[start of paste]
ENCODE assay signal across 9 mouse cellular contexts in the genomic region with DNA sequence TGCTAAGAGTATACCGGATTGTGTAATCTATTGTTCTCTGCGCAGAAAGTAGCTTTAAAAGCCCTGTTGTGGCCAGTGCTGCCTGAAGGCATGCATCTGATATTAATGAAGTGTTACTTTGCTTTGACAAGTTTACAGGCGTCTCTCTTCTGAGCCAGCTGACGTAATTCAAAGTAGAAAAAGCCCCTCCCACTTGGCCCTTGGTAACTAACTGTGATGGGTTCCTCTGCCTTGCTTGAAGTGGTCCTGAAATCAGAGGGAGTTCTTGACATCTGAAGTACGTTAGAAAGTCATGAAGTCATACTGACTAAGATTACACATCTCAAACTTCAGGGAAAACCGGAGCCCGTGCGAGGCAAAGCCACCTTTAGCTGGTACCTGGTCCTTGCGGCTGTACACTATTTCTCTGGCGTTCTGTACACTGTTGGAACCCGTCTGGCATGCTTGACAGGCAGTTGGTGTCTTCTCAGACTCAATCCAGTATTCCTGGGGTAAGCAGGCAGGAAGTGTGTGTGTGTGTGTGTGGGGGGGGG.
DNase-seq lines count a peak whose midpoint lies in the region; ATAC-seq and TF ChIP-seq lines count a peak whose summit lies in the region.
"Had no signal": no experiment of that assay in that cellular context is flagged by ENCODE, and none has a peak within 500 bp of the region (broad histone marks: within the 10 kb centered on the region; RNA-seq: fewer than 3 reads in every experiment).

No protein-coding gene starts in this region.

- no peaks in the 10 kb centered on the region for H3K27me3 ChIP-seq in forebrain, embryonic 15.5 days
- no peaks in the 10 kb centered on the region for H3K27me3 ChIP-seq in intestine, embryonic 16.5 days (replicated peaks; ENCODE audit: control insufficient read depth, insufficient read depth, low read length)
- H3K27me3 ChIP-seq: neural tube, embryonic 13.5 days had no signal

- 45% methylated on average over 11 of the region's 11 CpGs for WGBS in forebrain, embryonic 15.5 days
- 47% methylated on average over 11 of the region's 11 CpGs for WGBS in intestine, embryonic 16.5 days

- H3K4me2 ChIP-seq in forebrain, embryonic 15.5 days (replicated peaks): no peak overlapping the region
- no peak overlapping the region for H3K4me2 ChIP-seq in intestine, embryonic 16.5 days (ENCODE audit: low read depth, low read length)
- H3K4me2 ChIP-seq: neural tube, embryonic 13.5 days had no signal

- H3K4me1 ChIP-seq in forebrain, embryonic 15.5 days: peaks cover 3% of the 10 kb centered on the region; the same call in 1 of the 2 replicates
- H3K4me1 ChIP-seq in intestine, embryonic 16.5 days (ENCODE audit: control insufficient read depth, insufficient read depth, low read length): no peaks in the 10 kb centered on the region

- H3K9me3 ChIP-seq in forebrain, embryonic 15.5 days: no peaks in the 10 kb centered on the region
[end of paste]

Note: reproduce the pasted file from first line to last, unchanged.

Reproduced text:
ENCODE assay signal across 9 mouse cellular contexts in the genomic region with DNA sequence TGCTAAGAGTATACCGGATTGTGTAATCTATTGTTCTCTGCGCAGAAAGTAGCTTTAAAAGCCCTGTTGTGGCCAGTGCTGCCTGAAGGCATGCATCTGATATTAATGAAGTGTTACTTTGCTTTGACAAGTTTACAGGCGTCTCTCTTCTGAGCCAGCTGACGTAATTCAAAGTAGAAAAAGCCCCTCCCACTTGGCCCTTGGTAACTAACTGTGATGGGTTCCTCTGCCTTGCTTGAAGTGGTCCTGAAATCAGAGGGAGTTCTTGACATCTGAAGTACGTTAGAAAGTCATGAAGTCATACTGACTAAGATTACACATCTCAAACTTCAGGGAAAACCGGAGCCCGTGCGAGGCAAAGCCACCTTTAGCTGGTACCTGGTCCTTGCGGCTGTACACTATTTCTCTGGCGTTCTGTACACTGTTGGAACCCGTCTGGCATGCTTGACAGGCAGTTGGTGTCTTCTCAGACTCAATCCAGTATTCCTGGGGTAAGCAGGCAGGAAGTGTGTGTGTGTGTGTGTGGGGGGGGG.
DNase-seq lines count a peak whose midpoint lies in the region; ATAC-seq and TF ChIP-seq lines count a peak whose summit lies in the region.
"Had no signal": no experiment of that assay in that cellular context is flagged by ENCODE, and none has a peak within 500 bp of the region (broad histone marks: within the 10 kb centered on the region; RNA-seq: fewer than 3 reads in every experiment).

No protein-coding gene starts in this region.

- no peaks in the 10 kb centered on the region for H3K27me3 ChIP-seq in forebrain, embryonic 15.5 days
- no peaks in the 10 kb centered on the region for H3K27me3 ChIP-seq in intestine, embryonic 16.5 days (replicated peaks; ENCODE audit: control insufficient read depth, insufficient read depth, low read length)
- H3K27me3 ChIP-seq: neural tube, embryonic 13.5 days had no signal

- 45% methylated on average over 11 of the region's 11 CpGs for WGBS in forebrain, embryonic 15.5 days
- 47% methylated on average over 11 of the region's 11 CpGs for WGBS in intestine, embryonic 16.5 days

- H3K4me2 ChIP-seq in forebrain, embryonic 15.5 days (replicated peaks): no peak overlapping the region
- no peak overlapping the region for H3K4me2 ChIP-seq in intestine, embryonic 16.5 days (ENCODE audit: low read depth, low read length)
- H3K4me2 ChIP-seq: neural tube, embryonic 13.5 days had no signal

- H3K4me1 ChIP-seq in forebrain, embryonic 15.5 days: peaks cover 3% of the 10 kb centered on the region; the same call in 1 of the 2 replicates
- H3K4me1 ChIP-seq in intestine, embryonic 16.5 days (ENCODE audit: control insufficient read depth, insufficient read depth, low read length): no peaks in the 10 kb centered on the region

- H3K9me3 ChIP-seq in forebrain, embryonic 15.5 days: no peaks in the 10 kb centered on the region